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SDS 131R - Feminism Lecture Summary

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Social Development Studies
SDS 131R
Theresa Romkey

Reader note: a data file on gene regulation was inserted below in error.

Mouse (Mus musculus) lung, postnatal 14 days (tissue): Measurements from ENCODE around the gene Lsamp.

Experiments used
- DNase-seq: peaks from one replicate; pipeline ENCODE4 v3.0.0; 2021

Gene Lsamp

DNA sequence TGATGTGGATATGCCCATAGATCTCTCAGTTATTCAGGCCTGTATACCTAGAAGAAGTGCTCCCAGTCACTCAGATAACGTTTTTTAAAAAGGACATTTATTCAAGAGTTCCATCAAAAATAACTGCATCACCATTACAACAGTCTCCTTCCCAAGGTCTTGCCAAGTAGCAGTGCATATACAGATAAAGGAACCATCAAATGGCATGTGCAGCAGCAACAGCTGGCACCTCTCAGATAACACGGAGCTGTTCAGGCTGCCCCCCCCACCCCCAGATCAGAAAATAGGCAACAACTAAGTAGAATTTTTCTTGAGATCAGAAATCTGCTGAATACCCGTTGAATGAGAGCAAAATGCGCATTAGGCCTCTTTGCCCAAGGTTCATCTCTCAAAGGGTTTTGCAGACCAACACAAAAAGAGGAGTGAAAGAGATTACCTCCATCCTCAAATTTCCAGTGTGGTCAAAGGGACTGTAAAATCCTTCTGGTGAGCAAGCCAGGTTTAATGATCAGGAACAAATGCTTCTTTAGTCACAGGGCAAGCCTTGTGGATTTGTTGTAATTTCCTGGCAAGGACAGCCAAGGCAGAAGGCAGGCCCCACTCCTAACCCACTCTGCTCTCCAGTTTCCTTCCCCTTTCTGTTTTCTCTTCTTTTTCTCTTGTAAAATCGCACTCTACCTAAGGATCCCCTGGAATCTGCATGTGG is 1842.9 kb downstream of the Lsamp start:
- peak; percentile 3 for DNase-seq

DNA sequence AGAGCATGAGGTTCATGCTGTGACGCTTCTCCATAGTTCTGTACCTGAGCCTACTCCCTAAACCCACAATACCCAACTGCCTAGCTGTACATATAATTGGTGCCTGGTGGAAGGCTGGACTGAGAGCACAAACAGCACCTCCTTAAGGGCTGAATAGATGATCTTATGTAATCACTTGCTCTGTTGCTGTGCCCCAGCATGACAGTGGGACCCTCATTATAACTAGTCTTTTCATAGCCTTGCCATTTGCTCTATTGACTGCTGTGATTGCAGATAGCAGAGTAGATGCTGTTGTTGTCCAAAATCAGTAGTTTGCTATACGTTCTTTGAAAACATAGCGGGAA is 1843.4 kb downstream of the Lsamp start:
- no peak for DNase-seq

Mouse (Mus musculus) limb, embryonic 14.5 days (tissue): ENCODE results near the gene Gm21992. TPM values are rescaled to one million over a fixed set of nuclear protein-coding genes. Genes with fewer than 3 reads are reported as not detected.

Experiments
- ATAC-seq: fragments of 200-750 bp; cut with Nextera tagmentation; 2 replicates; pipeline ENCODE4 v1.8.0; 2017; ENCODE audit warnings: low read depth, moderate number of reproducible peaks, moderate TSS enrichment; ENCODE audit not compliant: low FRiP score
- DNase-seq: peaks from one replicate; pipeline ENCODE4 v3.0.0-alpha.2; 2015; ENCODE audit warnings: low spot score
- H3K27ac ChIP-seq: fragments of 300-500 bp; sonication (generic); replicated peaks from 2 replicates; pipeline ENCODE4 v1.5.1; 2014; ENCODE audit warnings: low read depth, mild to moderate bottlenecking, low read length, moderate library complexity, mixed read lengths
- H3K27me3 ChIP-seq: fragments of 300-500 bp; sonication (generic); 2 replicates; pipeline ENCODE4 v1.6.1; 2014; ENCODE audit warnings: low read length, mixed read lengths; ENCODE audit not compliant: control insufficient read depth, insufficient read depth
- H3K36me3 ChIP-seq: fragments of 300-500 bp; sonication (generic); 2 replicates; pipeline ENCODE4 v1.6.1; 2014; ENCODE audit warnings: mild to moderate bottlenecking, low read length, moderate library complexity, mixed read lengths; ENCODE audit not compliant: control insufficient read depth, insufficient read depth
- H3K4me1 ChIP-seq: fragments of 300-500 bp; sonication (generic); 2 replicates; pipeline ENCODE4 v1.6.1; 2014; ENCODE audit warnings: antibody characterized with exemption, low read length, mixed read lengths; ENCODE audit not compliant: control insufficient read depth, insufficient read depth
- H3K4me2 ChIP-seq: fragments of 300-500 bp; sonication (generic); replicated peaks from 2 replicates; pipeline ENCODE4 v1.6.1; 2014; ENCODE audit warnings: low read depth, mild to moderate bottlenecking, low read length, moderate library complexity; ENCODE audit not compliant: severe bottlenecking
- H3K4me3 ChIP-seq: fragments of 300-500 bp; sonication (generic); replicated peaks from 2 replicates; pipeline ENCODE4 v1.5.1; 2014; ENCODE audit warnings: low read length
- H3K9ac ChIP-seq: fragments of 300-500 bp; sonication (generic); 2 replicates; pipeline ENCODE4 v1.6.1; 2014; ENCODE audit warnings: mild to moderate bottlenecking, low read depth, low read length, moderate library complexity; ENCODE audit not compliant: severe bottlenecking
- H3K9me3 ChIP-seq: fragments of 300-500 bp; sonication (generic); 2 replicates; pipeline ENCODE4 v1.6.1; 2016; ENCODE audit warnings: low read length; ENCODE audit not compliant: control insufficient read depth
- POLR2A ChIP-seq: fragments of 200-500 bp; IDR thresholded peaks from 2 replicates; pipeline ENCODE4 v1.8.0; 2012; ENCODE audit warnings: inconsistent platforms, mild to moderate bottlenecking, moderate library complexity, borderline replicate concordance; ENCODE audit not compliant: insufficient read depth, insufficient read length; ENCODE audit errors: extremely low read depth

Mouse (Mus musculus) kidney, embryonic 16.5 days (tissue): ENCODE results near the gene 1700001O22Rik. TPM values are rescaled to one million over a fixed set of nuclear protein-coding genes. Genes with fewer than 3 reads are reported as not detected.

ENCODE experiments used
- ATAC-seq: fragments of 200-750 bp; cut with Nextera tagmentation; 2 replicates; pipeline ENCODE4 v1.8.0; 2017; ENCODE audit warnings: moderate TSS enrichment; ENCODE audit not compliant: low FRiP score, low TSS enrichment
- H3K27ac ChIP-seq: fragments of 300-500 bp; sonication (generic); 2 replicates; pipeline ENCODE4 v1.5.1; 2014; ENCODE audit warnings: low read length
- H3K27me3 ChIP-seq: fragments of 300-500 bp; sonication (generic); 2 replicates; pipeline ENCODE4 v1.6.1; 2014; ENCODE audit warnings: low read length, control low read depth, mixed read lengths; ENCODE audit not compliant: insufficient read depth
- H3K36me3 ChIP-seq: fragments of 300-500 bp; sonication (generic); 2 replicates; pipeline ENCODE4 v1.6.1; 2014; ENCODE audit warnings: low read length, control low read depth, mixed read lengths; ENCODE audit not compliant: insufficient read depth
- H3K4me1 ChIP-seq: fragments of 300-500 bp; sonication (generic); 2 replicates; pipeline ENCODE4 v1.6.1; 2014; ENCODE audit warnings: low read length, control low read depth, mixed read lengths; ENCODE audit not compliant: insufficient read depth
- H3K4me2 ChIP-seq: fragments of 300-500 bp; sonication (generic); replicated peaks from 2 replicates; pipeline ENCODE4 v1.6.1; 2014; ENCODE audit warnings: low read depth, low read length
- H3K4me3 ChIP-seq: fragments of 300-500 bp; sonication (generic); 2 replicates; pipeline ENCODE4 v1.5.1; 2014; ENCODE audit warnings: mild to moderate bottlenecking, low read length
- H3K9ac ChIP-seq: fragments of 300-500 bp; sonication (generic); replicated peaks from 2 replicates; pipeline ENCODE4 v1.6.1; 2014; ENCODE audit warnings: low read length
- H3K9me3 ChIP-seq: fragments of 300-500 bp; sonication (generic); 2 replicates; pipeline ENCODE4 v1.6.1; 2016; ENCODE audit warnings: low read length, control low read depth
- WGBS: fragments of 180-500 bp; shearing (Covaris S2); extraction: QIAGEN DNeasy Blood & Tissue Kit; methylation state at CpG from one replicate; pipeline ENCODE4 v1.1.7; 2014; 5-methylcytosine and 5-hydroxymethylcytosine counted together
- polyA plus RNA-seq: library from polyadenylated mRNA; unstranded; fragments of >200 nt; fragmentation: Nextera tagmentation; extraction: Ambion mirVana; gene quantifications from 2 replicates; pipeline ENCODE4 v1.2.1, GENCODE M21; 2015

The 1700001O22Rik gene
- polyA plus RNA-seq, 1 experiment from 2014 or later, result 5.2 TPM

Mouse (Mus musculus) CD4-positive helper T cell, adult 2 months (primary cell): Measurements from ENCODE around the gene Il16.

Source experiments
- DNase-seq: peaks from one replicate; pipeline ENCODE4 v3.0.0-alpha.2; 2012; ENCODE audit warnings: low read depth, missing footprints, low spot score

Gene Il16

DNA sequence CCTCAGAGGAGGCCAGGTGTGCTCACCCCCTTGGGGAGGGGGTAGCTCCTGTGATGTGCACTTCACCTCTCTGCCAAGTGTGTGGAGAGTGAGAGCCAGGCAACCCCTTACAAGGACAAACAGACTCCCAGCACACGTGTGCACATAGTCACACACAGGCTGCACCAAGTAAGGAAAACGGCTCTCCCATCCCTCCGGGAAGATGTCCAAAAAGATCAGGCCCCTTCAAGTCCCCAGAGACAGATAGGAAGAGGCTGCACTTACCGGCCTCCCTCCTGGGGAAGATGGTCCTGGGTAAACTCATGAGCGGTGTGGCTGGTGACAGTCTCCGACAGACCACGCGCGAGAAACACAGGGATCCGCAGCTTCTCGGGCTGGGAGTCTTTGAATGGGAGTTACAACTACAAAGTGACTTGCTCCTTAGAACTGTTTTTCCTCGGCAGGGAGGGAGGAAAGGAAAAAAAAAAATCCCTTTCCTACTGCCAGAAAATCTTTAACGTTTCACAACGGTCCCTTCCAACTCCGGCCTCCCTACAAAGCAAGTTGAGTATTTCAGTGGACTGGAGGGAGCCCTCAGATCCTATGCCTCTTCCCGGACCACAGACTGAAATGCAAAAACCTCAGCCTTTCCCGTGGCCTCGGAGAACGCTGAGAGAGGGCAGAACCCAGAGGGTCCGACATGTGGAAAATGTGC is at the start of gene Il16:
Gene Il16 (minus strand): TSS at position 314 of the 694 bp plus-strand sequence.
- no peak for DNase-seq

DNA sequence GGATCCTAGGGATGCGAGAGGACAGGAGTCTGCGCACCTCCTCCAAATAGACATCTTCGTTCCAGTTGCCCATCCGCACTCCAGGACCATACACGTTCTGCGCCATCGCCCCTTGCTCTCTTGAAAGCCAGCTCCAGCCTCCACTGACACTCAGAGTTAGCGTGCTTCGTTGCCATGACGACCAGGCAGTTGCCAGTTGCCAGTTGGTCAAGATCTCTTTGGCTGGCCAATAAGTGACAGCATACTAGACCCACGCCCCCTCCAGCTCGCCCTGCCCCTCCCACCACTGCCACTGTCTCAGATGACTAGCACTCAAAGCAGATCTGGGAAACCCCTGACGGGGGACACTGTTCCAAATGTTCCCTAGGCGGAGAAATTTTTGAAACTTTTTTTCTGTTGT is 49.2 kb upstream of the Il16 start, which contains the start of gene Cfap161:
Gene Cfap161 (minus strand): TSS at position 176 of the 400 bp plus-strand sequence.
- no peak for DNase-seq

MODULE 8: Feminism What is Feminism? Definition • Bell hooks: social, economic & political commitment to creating an egalitarian society – without race, sexual or class domination • Adrienne Riche: An ethical methodology; how we think about/act about the world & its conditions Similarities in • Believe that society is gendered; affects social & institutional relations all feminists • Gender isn’t the only issue – racism, heterosexism, ableism, ageism, etc. • Our understanding of gender isn’t innate – it’s shaped by time period, economics, politics, religion, & culture Advocate for social change using politics and social action (praxis) Waves of Feminism • Social change comes in ebbs & flows (less national activity) First Wave • 1848: Met @ Seneca Falls (US); decide to start a social movement pertaining to women Abolition: Anti-slavery 1848-1918 movement • 1918: Most Canadian women obtained the right to vote Temperance: Making LIBERAL • Began with the abolition & temperance movement FEMINISTS o Turned into the suffrage movement; fought for their own rights alcohol illegal to prevent related social problems Second Wave • Betty Ferdan (US, 1963) – “The Feminine Mystique”; interviews with women Housewife Fatigue: 1963-1980’s o Educated, suburban 1950’s housewives aren’t fulfilled as mothers, wives, & consumers  housewife fatigueen being dissatisfied o Women recognized that the problem was systemic; Betty suggested employment to increase sense of self-with a lack of choice in LIBERAL their role; unsuccessfully RADICAL worth solved with valium. MARXIST o Only addresses the needs of middle class white women; minorities were always in the work-force (SOCIALIST) • Linked to Civil Rights movement in the US, resistance to the Vietnam War & Students’Rights Movements • Women want social change & choice in their lifestyle • Decreases when conservatism rises in the 1980’s Third Wave • Canada: December 6 1989: The Montréal Massacre (1989-Present) LIBERAL • DIY movement: Individually focused. RADICAL • Reclaiming language: previously derogatory words are used by women in an empowering/ironic way; takes their MARXIST (SOCIALIST) power away ANTI-RACIST • Race critique: Women have been the oppressor and the oppressed; we need to speak for ourselves and give all GLOBAL women a voice YOUNG POST-MODERN Strands of Feminism Liberal • Questions traditional authority, individual is rational, citizens’rights Equality: Sameness • Wants equality for all people; men & women Equity: Recognizes disadvantages imposed by • Focuses on public life & individual freedom (property, education, involvement in politics) systemic bias (racism, sexism, • Social Problem: Lack of access to institutions for women (institutions will change with public life involvement & ableism, ageism, etc.) equal policy) • Solution: Social change (social & legal reform) through social policy; government intervention
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